alexa Retinal endovascular surgery for central retinal vein occlusion: initial experience of four surgeons.
Ophthalmology

Ophthalmology

Journal of Clinical & Experimental Ophthalmology

Author(s): Bynoe LA, Hutchins RK, Lazarus HS, Friedberg MA

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Abstract PURPOSE: The rate and magnitude of spontaneous visual recovery are very poor in central retinal vein occlusion (CRVO). In the first follow-up year, the Central Vein Occlusion Study Group reported that only 6\% of eyes recovered > or = 3 lines of vision and none recovered > or = 8 lines of vision. Retinal endovascular surgery (REVS) is vitrectomy followed by cannulation of retinal vessels with injection of tissue plasminogen activator. After reports of one surgeon's experience suggested that the procedure promotes recovery of vision, other surgeons began to offer REVS to their patients. This report discusses the initial experience of four surgeons using REVS to treat CRVO. METHODS: In this prospective, consecutive case series, patients with CRVO for > 1 week and visual acuity of < 20/50 were offered REVS and were followed by the authors. The main outcome measure was recovery of visual acuity. RESULTS: This series represents the initial 25 consecutive REVS cases of the 4 authors (5-7 cases per author). The median CRVO duration was 2 months (mean 2.9, months), and the average preoperative visual acuity was 20/400 (< or = 20/200 in 80\% of cases). Intravitreal triamcinolone acetonide (IVTA) was administered intraoperatively in three cases and at some time postoperatively in six cases. Overall, 18 eyes (72\%) recovered > or = 3 lines of visual acuity, and 9 (36\%) recovered > or = 8 lines of vision. Among the surgeons, the rates of > or = 3-line visual recovery ranged from 57\% to 100\%, and the rates of > or = 8-line visual recovery ranged from 14\% to 71\%. Of the 22 eyes that initially underwent REVS without intraoperative IVTA injection, 13 (59\%) recovered > or = 3 lines of vision and 5 (23\%) recovered > or = 8 lines of vision. Complications included macular edema (28\%), anterior segment or retinal neovascularization (24\%), and subsequent cataract surgery (5 [23\%] of the 22 preoperatively phakic eyes). One eye had an intraoperative retinal detachment that was treated but recurred 4 months after REVS, and two of the eyes with anterior segment neovascularization developed late-onset traction retinal detachments (at 8 and 13 months after REVS). CONCLUSION: Although the authors were on the "learning curve" of experience during this series, REVS appears to promote visual recovery far in excess of what would be expected to occur spontaneously, and IVTA injection greatly improved outcomes. We believe that mastery of REVS techniques and the inclusion of IVTA injection may lead to better visual results and lower complication rates.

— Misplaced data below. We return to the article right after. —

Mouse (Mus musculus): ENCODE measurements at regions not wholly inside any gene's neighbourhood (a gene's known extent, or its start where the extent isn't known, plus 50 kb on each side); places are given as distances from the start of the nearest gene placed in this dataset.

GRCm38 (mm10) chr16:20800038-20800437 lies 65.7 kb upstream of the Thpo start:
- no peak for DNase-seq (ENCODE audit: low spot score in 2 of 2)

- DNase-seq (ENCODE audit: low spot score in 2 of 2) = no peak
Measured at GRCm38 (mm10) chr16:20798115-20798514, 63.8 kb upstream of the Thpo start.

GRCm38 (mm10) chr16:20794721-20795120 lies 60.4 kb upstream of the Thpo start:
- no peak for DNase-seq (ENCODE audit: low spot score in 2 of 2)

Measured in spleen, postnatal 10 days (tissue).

This article was published in Retina and referenced in Journal of Clinical & Experimental Ophthalmology

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